Reading and writing are introduced in Grade 1, beginning with story-telling and working with children’s imaginative nature. The children hear colorfully rich stories that are orally recalled and summarized, and then, by making imaginative pictures of the sounds, they learn the abstract letter forms. The letter ‘T’ may be drawn as a towering tall tree, or the letter ‘G’ may be a great goose, and through imitation, they record the stories in their main lesson books and soon learn to independently read the words they have written with the teacher’s guidance. Language skills are deepened and expanded to include spelling, basic punctuation, and simple grammar for the focus shifts as they progress through the year and into subsequent grades.

Formal instruction in numeracy begins in Grade 1 with the four primary processes which initially involve similar pictorial methods. Fractions are introduced in Grade 4 when children experience a strong shift in their consciousness, and math instruction steadily increases in complexity as the children progress through the grades. Decimals are introduced in Grade 5, percentages and simple formulas, as well as geometry with instruments in Grade 6, ratio, proportion, and pre-algebra in Grade 7, and by the time they reach the secondary level, topics include algebra, geometry, conics, probability, and calculus.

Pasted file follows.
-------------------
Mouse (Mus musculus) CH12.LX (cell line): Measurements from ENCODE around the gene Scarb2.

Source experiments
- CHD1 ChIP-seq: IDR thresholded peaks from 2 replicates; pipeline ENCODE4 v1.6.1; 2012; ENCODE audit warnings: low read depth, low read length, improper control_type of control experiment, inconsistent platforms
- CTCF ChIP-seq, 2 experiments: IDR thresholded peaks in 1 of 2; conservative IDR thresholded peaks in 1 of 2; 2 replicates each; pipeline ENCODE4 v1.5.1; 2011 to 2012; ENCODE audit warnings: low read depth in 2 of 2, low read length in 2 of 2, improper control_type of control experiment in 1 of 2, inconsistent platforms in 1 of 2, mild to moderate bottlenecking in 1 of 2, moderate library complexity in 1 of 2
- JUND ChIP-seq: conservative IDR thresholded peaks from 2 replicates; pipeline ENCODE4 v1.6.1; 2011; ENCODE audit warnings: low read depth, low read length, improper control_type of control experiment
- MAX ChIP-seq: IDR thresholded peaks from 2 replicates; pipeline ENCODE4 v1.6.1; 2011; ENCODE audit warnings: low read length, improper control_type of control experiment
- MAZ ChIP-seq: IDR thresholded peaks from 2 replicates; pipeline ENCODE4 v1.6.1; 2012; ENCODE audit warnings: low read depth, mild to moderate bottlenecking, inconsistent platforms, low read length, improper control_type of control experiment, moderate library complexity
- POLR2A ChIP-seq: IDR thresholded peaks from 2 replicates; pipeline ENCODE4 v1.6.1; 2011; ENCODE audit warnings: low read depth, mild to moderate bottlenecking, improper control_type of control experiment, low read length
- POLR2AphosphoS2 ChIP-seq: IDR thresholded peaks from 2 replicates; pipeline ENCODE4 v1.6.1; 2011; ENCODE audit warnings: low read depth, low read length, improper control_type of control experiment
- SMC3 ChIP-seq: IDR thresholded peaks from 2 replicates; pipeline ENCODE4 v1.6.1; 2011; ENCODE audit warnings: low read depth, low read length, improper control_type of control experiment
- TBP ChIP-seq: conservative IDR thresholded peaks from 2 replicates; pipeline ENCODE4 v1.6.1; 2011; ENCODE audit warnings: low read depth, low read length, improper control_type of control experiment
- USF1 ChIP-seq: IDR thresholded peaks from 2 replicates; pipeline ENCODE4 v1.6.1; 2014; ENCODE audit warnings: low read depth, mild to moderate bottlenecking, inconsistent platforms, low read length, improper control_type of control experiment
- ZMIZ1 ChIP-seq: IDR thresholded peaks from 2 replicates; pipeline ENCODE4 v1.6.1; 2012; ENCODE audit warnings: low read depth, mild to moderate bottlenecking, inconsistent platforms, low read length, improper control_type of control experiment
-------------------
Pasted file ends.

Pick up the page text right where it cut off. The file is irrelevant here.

Life sciences begin at a very early age with nature studies and learning about the plants and animals with whom we share this earth. Stories of the living world encourage the development of observational skills and capacities for accurate description. In Grade 3, children learn about farming and the cultivation of food, often including a trip to a local farm to see this important work firsthand. The animal kingdom is studied in Grade 4, and in Grade 5, a more formal study of botany is taken up. Grade 6 includes mineralogy and astronomy. In grades 7 and 8, studies in the hard sciences of chemistry and physics are brought.

History lessons begin with mythical and archetypal narratives in the early grades, and by Grade 4, history lessons draw upon the local environment and geography. History lessons emphasize the human being and are often brought through detailed biographies of notable individuals, and by Grade 5, history is a formal subject of study.

Two languages are taught in Grade 1, with English as the method of instruction and Hindi, Telugu, or Urdu as the second language. In the early grades, most language instruction is oral and emphasizes the cultural aspects of language to nurture a strong sense of belonging and understanding of one another. The reading and writing of different languages are generally introduced in Grade 1.

Drawing and painting are a regular part of our school days, with painting being a weekly lesson and drawing a daily activity. From Grade 1 through Grade 4, children practice form drawing, a study somewhat unique to Waldorf schools, but it’s running forms, geometric, and woven designs are quite familiar in their parallels with Indian rangoli. This art form works on many skills, including penmanship, fine motor coordination, and spatial awareness, to name a few, and eventually transitions into geometry done with instruments. Children are also taught modeling in clay and beeswax. Artistic instruction continues in the higher grades. In addition, students are taught a wide range of practical handwork skills, including knitting, crochet, sewing, and embroidery. Sculptural woodworking generally begins in Grade 6.